Jon Singelton Has Been Disappointing Thus Far

It has only been 155 plate appearances since his call up, but not much about Jon Singleton’s first 38 games in the majors has been impressive. He certainly has power, as evident by the six homers he has hit and the strength he has shown on those homers, but even his ISO of .176 is uninspiring.

The big concern and what has been the big downfall to Singleton’s rookie campaign thus far has been the astronomically high strikeout rate. There was some home that he had readied himself against strikeouts this year, as evident by his lower 21% strikeout rate at triple-A, but a 37% mark is as concerning a number as we could have expected.

Nobody in baseball has a lower zone contact percentage than Singleton, with a minimum of 150 plate appearances. His 68% mark has him behind the likes of George Springer, Brandon Hicks, Mark Reynolds, and B.J. Upton, who all range from his mark to 73%. Making contact on just two thirds of balls in the zone is deeply concerning, possibly even more concerning than the strikeout rate in and of itself.

The good news is that ZiPS and Steamer expect at least close to league average production for the rest of the year from Singleton, which would be a big step up from what we have seen from him to date. As someone who grabbed him on the waiver wire upon his call up, I was expecting and hoping more as I dodged injuries to Brandon Belt and at the time Jose Abreu. At this point, what we are essentially hoping for out of Singleton for the remainder of the year is a Pedro Alvarez-lite, ala Juan Francisco.

To keep on top of the good news is that he has hit lefties pretty darn well so far. He has a 171 wRC+ against southpaws so if he rights himself against righties then he could certainly be as good or better than the projection systems expect. In redraft leagues there is not much reason to hold onto Singleton, but in keeper leagues where you are able to hold onto him at the free agent price he is a guy I am at least holding onto and hoping on.

I like what he has done against lefties, I like that he is going to get every chance to prove he can stick, and I like that the projection systems have a bit of faith in him. What I absolutely don’t like is that Singleton hasn’t looked too much different than a former Astro first baseman that was also once highly touted but saw strikeouts take him off the beat and path in Brett Wallace.




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Ben has been at RotoGraphs since 2012 and focuses most of his fantasy baseball attention toward dynasty and keeper leagues.


11 Responses to “Jon Singelton Has Been Disappointing Thus Far”

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  1. Cuck City says:

    …there was some *hope that…

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  2. Spelling Police says:

    Misspelling the player’s name in the title of the article seems like one of those mistakes that just shouldnt be made.

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    • John Wright says:

      I know I’m piling on, but there are even more examples of awkward phrasing:

      “as evident by” as opposed to “as evidenced by” (or better yet “as demonstrated by”)
      “readied himself against strikeouts”
      “rights himself against righties”
      “keep on top of the good news”

      Constructive criticism: Search Google Ngrams or Trends (or just do a generic Google search) if you aren’t sure how to phrase something. You can see how other writers have used a phrase over time.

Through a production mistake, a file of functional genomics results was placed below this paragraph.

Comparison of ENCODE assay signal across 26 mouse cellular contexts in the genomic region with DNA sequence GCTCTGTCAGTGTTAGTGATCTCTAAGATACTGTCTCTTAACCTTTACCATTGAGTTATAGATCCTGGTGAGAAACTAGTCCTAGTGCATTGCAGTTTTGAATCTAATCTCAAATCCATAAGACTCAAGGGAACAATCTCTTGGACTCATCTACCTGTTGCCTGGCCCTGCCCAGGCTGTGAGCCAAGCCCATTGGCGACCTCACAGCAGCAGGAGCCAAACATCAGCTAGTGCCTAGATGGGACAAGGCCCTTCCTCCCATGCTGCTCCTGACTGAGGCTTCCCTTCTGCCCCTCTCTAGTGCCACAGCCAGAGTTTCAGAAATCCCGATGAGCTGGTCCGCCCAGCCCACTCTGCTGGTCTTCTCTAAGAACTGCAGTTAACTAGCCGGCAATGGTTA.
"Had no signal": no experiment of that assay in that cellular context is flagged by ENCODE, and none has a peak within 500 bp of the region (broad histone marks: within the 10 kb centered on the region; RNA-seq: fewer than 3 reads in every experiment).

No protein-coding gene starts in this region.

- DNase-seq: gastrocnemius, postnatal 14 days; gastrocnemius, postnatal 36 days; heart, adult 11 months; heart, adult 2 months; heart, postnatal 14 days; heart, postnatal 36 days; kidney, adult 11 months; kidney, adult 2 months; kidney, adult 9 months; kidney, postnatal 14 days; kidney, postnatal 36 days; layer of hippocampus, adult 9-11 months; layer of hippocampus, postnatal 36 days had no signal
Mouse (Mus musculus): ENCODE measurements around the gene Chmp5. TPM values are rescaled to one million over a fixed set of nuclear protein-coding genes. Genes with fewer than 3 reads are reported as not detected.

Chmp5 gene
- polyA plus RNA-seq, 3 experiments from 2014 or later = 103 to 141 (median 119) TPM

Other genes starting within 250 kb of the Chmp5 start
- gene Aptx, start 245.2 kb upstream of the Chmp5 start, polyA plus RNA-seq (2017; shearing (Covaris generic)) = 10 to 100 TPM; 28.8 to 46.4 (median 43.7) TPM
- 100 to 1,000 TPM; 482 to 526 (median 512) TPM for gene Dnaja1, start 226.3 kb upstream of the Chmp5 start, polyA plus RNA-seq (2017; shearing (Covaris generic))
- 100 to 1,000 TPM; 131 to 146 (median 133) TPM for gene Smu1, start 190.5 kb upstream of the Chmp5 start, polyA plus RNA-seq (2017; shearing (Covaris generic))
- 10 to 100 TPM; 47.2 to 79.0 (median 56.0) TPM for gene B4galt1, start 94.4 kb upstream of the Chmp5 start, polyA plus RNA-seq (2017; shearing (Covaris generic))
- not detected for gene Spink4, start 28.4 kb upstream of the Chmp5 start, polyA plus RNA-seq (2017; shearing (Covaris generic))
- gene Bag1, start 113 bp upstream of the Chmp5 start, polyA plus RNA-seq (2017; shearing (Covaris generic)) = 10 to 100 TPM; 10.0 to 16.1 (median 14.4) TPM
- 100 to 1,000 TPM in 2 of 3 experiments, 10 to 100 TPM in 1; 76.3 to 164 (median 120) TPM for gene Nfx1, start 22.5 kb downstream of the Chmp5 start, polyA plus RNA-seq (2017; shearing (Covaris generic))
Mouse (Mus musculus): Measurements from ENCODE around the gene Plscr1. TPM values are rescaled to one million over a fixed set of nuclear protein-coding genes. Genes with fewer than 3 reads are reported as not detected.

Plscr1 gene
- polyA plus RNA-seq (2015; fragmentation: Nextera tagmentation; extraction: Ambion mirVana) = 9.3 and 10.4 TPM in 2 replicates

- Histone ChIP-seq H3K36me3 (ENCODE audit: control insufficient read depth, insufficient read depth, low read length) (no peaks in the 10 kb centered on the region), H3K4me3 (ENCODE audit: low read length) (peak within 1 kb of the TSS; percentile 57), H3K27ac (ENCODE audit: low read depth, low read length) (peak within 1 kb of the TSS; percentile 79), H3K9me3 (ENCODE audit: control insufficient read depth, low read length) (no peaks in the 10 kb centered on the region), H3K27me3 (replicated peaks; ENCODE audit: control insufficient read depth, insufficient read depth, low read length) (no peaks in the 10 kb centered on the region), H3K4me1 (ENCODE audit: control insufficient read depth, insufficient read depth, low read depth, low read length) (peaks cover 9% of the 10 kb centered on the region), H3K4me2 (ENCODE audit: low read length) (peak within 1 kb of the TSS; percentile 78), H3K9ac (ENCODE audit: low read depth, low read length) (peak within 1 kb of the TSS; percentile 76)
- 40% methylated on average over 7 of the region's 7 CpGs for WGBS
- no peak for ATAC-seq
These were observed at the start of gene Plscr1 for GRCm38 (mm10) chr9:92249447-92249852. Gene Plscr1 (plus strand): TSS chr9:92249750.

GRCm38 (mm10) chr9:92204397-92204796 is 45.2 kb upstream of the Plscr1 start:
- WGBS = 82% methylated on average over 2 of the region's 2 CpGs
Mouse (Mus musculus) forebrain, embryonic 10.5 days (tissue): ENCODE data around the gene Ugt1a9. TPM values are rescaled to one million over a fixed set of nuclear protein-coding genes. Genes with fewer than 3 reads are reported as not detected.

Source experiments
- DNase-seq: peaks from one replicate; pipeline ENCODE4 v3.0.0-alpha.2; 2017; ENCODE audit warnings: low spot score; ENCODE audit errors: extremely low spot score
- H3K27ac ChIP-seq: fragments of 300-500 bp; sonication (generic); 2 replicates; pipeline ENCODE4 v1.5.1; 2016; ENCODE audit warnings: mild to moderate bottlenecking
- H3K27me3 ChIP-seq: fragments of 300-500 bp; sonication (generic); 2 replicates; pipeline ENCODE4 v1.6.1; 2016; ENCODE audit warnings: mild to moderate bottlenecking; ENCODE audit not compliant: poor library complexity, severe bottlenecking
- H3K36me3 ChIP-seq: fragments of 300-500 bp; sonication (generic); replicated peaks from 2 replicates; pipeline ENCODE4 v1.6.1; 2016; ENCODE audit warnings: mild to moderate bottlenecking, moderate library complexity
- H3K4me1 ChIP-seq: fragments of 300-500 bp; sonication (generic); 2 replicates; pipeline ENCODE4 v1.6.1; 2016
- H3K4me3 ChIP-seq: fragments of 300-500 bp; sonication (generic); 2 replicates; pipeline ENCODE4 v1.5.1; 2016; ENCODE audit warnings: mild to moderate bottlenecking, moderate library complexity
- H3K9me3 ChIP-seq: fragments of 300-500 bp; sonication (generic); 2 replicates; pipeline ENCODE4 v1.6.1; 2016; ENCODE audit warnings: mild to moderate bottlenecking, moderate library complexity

The bigger problem I have is that this article doesn’t tell me much even when I get past all of that. From a reader’s perspective, either your league is shallow and/or a redraft, or you’re already (perhaps painfully if you own him) aware that Singleton is off to a slow start. And you probably know that holding onto a top prospect is a decent long-term bet. Perhaps you know that thanks to other excellent articles that have appeared on these same virtual pages.

      There’s really not much else here to see. Unless there’s an underlying scouting reason not mentioned in the article, 44 PAs is a ridiculously small sample for saying Singleton can hit lefties, although I guess it’s good news that the Astros are playing him so often and not platooning him. He strikes out a ton, but the article acknowledges that this was already a concern.

      This isn’t strictly a criticism of the author because everyone makes spelling and grammar errors, and not every analysis piece is going to be groundbreaking. I’m just “expecting and hoping more” when I come to RotoGraphs and see a whole article dedicated to one player.

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  3. Clark Kent says:

    > saw strikeouts take him off the beat and path in Brett Wallace
    > beat and path in Brett Wallace
    > beat and path

    Seriously?

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  4. mario mendoza says:

    Rough night, Ben? :P

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  5. mario mendoza says:

    ROS projections don’t count as good news in and of themselves.

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  6. Proofread says:

    How are there so many mistakes in one article? It’s too bad such an error ridden article is on this quality site.

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  7. CoolGuy says:

    You guys are all really mean. Please go be mean somewhere else.

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  8. jgtx says:

    “beat and path” is just so egregious, dictation software? Hopefully

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